We spent the day before in Ogunquit, ME. I walked the beach with my dad and got a bit sunburnt. We had to drive 1,000 miles to get me from Huntington Woods, MI to Waltham, MA for the start of my freshman year at Brandeis University. It was September, 1970. Campuses across the US were in revolt. Mine was a closely screened class, since Brandeis had been the epicenter of the Student Information Strike Center and had gone out on strike the semester before when Nixon bombed Cambodia. But none of that was on my mind as we watched the Miss America Pageant in our little cottage the night before coming to campus (Phyllis George won).
One of my dad’s sisters lived in Worcester and some distant St. Louis cousin was doing graduate work at Brandeis, so Dad took them and friends of my brother’s (Rick had graduated a year earlier and was now in Israel, studying to become a rabbi) out for lunch at a nice Italian restaurant in Waltham before going to campus. By the time we got to Brandeis to check me in, my roommate, Carol Orshan from Canarsie, Brooklyn was already there. She expected me to wear overalls and have hay coming out of my hair. She didn’t know that Huntington Woods is 2 1/2 miles from the Detroit city limits. She was a tough cookie, very worldly. I learned to sleep nude from her. And she didn’t think twice about having guys stay over, even if I was in the room. At least she didn’t smoke (cigarettes) and we shared the same taste in pop music. But at this moment, Brandeis housing only had one key to the room and Carol already had it. So I had to stick with her as she came and went. Also, the heel to my favorite white sandals broke just as I entered the dorm. Not a good omen.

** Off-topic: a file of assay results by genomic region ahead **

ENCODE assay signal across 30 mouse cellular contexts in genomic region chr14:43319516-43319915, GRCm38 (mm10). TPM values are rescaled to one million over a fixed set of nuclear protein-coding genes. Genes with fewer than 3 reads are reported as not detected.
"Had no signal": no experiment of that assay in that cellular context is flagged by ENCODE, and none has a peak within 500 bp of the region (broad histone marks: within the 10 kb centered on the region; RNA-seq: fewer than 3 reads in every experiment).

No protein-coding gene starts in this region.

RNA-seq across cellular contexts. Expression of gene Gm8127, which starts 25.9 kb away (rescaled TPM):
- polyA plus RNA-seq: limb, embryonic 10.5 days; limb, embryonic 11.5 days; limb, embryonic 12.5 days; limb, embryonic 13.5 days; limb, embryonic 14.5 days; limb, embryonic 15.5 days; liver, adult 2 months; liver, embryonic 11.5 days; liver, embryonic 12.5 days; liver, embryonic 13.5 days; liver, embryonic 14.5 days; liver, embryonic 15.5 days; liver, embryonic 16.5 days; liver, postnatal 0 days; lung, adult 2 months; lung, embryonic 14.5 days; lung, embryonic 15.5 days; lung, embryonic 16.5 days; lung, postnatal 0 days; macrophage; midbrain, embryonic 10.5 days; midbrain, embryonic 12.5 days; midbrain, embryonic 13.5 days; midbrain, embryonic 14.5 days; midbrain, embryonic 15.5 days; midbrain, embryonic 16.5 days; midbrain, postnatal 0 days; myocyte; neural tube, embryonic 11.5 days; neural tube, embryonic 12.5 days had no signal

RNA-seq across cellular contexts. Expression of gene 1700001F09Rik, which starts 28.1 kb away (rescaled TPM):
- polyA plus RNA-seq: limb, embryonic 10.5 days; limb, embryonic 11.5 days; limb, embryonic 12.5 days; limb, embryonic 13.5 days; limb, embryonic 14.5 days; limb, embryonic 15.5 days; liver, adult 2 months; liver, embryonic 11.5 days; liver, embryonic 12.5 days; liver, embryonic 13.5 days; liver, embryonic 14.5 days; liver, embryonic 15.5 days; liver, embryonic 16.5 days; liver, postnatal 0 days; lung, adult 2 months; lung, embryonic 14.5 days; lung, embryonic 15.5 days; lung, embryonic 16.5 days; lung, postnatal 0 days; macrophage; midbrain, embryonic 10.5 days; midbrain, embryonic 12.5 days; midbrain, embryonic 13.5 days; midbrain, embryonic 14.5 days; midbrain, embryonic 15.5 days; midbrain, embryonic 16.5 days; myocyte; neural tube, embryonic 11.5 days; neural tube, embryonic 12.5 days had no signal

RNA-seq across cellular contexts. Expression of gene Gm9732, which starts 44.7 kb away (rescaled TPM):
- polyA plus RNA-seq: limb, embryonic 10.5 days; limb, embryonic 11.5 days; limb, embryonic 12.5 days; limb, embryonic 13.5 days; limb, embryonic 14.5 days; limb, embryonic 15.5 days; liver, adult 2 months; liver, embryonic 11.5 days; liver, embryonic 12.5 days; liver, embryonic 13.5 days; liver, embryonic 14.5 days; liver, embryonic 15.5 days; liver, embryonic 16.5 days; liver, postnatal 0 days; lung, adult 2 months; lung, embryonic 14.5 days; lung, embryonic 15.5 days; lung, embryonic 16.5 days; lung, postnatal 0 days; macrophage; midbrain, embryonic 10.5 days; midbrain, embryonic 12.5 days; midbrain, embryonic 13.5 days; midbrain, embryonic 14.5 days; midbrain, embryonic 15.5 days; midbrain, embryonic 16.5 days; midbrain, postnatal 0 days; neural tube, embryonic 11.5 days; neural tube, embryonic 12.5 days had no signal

Brandeis was a young, disorganized school with no strong traditions. There weren’t upperclassmen to help unload the cars, and no real orientation. My dad brought in my luggage (no footlockers or boxes, just what I could pack in a few suitcases). It didn’t take me long to unpack, make my bed (I had signed up for sheets from the school laundry service that year). I felt like a lost puppy.
I knew a dear camp friend was also attending Brandeis: Christie Gunn. She was in the same quad in the dorm next door. I changed out of my peach pant suit into the “uniform”, blue jeans and tee shirt (see the photo with my parents taken on that first day – I think it was Sept. 13). I went next door and found Christie. My dad said my whole face just lit up. I had found my friend.
Christie was very self-assured, she had seen a lot of the world. We had known each other since being in the same cabin at camp in 1965 and been good friends since. Yet it was complete serendipity that we both wound up at Brandeis. I was SO glad to see her that day. We made plans to go up to North Quad to the Freshman Barbecue together, the four roommates.
At the appointed time, the four of us walked up the big hill, past the statue of Louis Brandeis, for whom the university is named, to the other quad that houses mostly freshman and has a large outdoor space in the center. A large party was ensuing and kids were awkwardly talking, trying to get to know one another. The four of us had our meals on our laps. Christie’s name tag read “Christie Gunn”. Some guy from Ridgewood, which had the reputation for being the hippie quad, was trying to pick me up. I was so insecure. I don’t think I was too interested in him, but I was trying to win points, so I said, “Her father is Hugh Hefner”. He didn’t believe me; he asked Christie. She shot me one of those “if looks could kill, you’d be dead” looks and responded that her father was Ed Gunn.
Christie’s mother divorced Ed Gunn about four months later and before our senior year, Christie took back the name Hefner, her father’s name, so that it would appear on her Phi Beta Kappa certificate. She has been Christie Hefner ever since, though she retired from Playboy more than seven years ago. And we are still friends.
Here we are almost 50 years later.
Retired from software sales long ago, two grown children. Theater major in college. Singer still, arts lover, involved in art museums locally (Greater Boston area). Originally from Detroit area.